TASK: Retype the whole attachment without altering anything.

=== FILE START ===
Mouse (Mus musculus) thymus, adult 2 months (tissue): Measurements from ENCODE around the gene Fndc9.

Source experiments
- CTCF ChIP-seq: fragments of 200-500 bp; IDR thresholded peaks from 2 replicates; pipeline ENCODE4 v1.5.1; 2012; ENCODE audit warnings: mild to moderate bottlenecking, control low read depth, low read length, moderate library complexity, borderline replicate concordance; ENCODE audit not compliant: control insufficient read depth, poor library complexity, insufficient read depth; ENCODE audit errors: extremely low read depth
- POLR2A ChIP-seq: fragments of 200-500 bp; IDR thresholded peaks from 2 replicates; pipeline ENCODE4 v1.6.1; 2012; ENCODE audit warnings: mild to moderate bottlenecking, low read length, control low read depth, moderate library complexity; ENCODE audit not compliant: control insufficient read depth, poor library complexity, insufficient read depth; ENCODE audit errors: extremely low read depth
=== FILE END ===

Mouse (Mus musculus) thymus, adult 2 months (tissue): Measurements from ENCODE around the gene Fndc9.

Source experiments
- CTCF ChIP-seq: fragments of 200-500 bp; IDR thresholded peaks from 2 replicates; pipeline ENCODE4 v1.5.1; 2012; ENCODE audit warnings: mild to moderate bottlenecking, control low read depth, low read length, moderate library complexity, borderline replicate concordance; ENCODE audit not compliant: control insufficient read depth, poor library complexity, insufficient read depth; ENCODE audit errors: extremely low read depth
- POLR2A ChIP-seq: fragments of 200-500 bp; IDR thresholded peaks from 2 replicates; pipeline ENCODE4 v1.6.1; 2012; ENCODE audit warnings: mild to moderate bottlenecking, low read length, control low read depth, moderate library complexity; ENCODE audit not compliant: control insufficient read depth, poor library complexity, insufficient read depth; ENCODE audit errors: extremely low read depth